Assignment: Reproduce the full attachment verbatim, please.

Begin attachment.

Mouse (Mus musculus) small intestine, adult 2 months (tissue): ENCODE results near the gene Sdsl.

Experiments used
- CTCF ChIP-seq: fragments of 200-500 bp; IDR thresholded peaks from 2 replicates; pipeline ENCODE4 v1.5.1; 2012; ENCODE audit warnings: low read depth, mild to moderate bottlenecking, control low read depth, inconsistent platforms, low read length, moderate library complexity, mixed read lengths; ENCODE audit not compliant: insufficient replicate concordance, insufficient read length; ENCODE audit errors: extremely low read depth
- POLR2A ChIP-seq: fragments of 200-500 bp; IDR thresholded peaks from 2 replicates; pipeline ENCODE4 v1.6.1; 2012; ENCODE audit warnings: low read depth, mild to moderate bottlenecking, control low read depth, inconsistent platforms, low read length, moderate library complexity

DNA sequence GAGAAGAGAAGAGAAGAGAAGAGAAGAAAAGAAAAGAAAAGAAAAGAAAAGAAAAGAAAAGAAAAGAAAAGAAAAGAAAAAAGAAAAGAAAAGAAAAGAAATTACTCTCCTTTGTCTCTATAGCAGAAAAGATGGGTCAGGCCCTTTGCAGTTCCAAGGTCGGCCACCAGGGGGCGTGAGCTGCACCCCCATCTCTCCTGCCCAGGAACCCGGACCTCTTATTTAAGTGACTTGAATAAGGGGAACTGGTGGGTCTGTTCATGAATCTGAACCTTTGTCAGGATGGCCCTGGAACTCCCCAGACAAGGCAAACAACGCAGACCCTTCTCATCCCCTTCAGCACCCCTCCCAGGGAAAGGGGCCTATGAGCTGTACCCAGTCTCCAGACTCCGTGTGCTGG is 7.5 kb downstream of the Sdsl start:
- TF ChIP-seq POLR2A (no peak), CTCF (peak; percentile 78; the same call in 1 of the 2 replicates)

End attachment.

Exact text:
Mouse (Mus musculus) small intestine, adult 2 months (tissue): ENCODE results near the gene Sdsl.

Experiments used
- CTCF ChIP-seq: fragments of 200-500 bp; IDR thresholded peaks from 2 replicates; pipeline ENCODE4 v1.5.1; 2012; ENCODE audit warnings: low read depth, mild to moderate bottlenecking, control low read depth, inconsistent platforms, low read length, moderate library complexity, mixed read lengths; ENCODE audit not compliant: insufficient replicate concordance, insufficient read length; ENCODE audit errors: extremely low read depth
- POLR2A ChIP-seq: fragments of 200-500 bp; IDR thresholded peaks from 2 replicates; pipeline ENCODE4 v1.6.1; 2012; ENCODE audit warnings: low read depth, mild to moderate bottlenecking, control low read depth, inconsistent platforms, low read length, moderate library complexity

DNA sequence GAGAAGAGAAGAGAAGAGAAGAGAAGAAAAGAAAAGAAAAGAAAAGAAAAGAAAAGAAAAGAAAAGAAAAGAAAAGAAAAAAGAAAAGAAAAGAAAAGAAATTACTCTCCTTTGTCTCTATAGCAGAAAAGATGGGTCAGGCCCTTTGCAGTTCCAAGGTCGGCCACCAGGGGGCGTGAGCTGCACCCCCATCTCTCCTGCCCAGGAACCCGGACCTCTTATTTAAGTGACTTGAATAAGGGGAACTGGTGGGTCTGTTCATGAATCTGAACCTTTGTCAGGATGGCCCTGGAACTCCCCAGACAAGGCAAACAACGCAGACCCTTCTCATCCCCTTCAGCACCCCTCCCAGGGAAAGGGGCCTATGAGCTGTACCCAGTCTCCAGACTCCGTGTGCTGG is 7.5 kb downstream of the Sdsl start:
- TF ChIP-seq POLR2A (no peak), CTCF (peak; percentile 78; the same call in 1 of the 2 replicates)